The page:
What an amazing game of Top Trumps could be had with Wolves players from across the years, writes Martin Swain.
There’s only one problem of course – the devil of a task to be had deciding whether Dougan trumped Wilshaw, Swinbourne outweighed Bull or Flowers out-pointed Bailey; inevitably, these are entirely subjective evaluations and represent a nigh-impossible task.
But one thing I imagine all Wolves fans would agree upon – right up there in the small clutch of hallowed figures who have no peer in the Molineux story is Peter Broadbent.
Which is why I would have no hesitation backing any move to salute this wonderful footballer with a third statue to join Billy Wright and Stan Cullis around the stadium’s perimeters.
The club are faced with an extraordinarily-sensitive and thankless task trying to establish meritocracy amid the endless demands for the heroes of yesteryear to be honoured. At no time is this more poignant or more emotionally-charged than in the days which follow their passing. It was partly in recognition of this recurring dilemma that current owner Steve Morgan became such a strong advocate of the Hall of Fame, the impressive and substantial ‘living’ museum which is possibly waiting for happier times to be more enthusiastically embraced by supporters.
But, well, there was something special, something even extra special, about Peter.
No player has been nominated more consistently as the club’s finest ever footballer and both in the emotional charge his memory provides and the substance of his career, Broadbent demands a place in the club’s highest and most exclusive VIP area.
Although regarded as a provider of goals, he scored his share too – 145 in nearly 500 appearances which are testament to his durability in a far more muscular era.
He also had the ‘full set’ of campaign honours from the glory days – three Championship medals, the FA Cup and an appearance in all four of the fabled floodlit games.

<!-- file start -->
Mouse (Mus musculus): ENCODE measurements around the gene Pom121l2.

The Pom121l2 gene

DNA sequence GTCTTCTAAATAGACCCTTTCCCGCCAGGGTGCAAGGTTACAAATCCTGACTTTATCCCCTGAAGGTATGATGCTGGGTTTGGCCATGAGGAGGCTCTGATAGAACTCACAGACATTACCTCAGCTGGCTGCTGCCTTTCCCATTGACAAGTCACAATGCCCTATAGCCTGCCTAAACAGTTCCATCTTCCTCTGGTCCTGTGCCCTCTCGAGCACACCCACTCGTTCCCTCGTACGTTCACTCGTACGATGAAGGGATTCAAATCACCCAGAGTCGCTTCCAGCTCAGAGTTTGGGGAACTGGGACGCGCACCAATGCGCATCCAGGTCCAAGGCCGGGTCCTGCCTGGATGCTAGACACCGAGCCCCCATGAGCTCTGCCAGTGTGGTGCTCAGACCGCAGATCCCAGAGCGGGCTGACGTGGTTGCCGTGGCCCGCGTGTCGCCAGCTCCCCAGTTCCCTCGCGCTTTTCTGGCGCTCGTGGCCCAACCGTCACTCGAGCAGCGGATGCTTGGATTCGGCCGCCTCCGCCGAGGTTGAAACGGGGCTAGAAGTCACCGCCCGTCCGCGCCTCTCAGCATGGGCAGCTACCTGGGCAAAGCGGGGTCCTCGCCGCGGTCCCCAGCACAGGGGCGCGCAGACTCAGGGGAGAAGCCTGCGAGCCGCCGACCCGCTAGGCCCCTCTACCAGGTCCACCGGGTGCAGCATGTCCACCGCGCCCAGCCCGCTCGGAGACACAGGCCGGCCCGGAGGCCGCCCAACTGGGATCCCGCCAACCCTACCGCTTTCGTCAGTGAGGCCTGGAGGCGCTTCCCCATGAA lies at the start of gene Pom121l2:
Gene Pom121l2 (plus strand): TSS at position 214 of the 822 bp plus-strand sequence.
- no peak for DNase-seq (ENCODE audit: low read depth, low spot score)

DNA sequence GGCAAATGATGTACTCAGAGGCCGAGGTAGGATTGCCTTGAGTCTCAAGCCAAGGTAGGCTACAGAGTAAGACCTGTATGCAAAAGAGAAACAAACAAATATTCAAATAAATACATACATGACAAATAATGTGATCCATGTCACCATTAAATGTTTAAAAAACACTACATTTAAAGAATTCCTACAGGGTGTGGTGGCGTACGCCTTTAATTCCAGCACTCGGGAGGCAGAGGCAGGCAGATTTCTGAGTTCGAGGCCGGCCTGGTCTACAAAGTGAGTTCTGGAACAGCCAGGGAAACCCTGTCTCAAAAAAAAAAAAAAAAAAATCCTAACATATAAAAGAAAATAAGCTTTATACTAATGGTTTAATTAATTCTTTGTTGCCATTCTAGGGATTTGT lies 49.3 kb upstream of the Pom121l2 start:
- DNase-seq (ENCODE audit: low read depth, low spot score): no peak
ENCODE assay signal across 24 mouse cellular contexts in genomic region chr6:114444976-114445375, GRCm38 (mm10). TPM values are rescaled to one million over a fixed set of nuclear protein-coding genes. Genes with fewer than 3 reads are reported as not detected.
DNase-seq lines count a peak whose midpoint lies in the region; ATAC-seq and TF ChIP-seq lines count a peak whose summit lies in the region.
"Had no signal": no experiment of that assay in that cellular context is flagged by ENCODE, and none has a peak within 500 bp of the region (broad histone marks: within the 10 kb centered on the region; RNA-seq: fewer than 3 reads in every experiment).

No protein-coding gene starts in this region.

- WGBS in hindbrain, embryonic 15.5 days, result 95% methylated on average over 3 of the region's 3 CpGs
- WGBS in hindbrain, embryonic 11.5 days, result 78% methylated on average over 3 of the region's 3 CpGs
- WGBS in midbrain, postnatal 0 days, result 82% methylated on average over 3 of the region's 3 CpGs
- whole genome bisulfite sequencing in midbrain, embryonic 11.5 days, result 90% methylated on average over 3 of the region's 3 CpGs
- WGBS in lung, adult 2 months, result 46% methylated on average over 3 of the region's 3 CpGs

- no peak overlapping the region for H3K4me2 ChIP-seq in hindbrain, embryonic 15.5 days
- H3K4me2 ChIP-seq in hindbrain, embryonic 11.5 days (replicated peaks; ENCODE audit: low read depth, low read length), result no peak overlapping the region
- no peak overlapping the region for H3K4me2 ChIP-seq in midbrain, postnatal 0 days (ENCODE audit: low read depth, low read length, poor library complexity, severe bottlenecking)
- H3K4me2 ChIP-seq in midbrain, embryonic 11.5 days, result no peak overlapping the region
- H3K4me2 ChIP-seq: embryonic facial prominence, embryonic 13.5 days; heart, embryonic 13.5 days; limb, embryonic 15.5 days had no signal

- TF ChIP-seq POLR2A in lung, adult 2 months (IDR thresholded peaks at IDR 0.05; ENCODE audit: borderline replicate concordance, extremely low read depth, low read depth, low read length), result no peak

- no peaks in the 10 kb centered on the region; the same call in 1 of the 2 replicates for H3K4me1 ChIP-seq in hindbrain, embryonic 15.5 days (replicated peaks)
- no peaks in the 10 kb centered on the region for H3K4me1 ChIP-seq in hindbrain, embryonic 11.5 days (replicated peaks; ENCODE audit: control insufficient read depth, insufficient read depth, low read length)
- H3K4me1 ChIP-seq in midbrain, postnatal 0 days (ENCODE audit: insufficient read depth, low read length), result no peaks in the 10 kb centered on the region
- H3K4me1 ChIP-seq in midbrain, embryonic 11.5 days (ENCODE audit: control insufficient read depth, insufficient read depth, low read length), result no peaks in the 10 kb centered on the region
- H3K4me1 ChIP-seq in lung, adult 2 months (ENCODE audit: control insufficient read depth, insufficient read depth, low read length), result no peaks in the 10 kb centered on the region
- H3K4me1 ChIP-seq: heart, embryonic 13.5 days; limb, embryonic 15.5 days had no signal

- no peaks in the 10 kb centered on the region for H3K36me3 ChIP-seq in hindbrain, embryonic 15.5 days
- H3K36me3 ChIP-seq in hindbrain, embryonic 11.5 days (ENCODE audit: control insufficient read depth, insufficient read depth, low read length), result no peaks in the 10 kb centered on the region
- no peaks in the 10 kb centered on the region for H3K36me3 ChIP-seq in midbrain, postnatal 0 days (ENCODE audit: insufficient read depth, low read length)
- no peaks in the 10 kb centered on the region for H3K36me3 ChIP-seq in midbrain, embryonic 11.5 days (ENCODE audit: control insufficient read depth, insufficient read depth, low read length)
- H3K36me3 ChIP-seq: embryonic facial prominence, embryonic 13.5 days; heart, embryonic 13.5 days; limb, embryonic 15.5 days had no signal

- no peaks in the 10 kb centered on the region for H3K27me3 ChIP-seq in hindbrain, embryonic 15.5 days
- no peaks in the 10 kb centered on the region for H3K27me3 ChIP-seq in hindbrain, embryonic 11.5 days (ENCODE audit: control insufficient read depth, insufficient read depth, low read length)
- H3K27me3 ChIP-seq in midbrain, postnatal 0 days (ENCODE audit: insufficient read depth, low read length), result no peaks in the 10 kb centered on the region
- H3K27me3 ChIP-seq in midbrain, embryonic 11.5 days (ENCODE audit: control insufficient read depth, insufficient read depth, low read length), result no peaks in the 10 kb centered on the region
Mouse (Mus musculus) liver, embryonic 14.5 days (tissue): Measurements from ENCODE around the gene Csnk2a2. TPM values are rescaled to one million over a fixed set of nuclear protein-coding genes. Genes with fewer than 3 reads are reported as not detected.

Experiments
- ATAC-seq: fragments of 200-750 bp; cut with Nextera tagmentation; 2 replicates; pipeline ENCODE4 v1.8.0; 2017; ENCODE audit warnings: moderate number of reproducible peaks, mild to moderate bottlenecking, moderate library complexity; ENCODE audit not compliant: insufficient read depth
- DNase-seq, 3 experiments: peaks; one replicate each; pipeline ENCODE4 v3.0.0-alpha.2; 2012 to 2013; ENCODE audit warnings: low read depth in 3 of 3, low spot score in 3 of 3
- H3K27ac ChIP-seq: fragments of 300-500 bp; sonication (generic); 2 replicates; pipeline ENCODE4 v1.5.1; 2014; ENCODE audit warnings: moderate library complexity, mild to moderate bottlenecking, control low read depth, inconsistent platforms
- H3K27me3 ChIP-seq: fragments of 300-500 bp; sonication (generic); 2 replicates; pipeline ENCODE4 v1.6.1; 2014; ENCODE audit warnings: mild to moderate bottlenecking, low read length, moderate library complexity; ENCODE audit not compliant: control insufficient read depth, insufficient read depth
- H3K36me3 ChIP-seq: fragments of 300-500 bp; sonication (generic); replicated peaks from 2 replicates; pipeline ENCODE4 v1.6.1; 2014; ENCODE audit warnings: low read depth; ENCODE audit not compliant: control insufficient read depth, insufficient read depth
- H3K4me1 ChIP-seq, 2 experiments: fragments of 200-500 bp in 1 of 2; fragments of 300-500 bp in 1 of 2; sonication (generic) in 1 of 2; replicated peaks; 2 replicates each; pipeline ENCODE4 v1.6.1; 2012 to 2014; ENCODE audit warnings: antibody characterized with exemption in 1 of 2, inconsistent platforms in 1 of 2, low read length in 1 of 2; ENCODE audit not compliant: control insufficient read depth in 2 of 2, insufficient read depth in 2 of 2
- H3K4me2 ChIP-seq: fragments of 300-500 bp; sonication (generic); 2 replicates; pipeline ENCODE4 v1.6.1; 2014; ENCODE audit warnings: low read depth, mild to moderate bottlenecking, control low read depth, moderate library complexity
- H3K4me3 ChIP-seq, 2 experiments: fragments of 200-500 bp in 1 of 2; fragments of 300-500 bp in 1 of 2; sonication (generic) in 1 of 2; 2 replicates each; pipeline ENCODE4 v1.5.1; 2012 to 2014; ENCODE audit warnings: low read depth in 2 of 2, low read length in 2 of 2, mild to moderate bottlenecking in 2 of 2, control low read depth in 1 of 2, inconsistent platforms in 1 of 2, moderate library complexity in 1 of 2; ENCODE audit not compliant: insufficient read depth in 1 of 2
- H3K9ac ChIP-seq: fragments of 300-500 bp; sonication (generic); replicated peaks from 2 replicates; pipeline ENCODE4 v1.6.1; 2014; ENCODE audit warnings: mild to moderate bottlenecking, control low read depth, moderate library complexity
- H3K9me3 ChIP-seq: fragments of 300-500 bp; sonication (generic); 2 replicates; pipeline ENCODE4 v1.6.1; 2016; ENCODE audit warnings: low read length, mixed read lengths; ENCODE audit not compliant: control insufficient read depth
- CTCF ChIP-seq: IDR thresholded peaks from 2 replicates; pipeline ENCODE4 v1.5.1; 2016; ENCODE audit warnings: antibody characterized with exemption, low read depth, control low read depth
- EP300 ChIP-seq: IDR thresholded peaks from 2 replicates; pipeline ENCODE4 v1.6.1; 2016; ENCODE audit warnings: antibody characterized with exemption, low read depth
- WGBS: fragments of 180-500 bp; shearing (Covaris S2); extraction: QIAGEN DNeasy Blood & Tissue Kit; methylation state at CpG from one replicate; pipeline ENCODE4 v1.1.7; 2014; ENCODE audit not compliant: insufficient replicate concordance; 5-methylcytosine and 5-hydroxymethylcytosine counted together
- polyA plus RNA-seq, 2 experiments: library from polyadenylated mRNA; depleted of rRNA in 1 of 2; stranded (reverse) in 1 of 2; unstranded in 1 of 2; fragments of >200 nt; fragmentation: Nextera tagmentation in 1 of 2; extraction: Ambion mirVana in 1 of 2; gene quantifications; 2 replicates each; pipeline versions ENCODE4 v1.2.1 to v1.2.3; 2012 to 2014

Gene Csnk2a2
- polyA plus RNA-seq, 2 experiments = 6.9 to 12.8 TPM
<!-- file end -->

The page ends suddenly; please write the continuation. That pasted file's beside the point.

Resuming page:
But equally significant are the emotions he stirs. Broadbent was not only a clearly effective contributor to the greatest era in the club’s history but an artist too, a delight on the eye, a footballer who made Molineux beam with pride and purr with pleasure.
The club’s great problem is that, were they to listen to every demand for a statue to commemorate a cherished former player, there would barely be room for much else at Molineux. As things stand, there is absolutely no doubt that Messrs Wright and Cullis stand as rightful and permanent symbols of Wolves’ finest hours and constant reminders of what the institution of this football club should always endeavour to reproduce.
Not only that, both statues are two of the finest on the football landscape, capturing both of these great servants to the cause with impressive dignity and bearing.
Wolves pay their respects to the epic deeds of the past in other ways too. We have the Steve Bull stand, the Bert Williams suite, the Jack Taylor referees’ room.
But Broadbent was a player so highly regarded across the nation that Stanley Matthews thought – and went on record saying – Walter Winterbottom should build an England team around him and about whom Sir Alex Ferguson felt sufficiently inspired to film his own tribute to the player when he was inducted to Wolves’ Hall of Fame.
So yes, a Broadbent statue at Molineux would get my vote.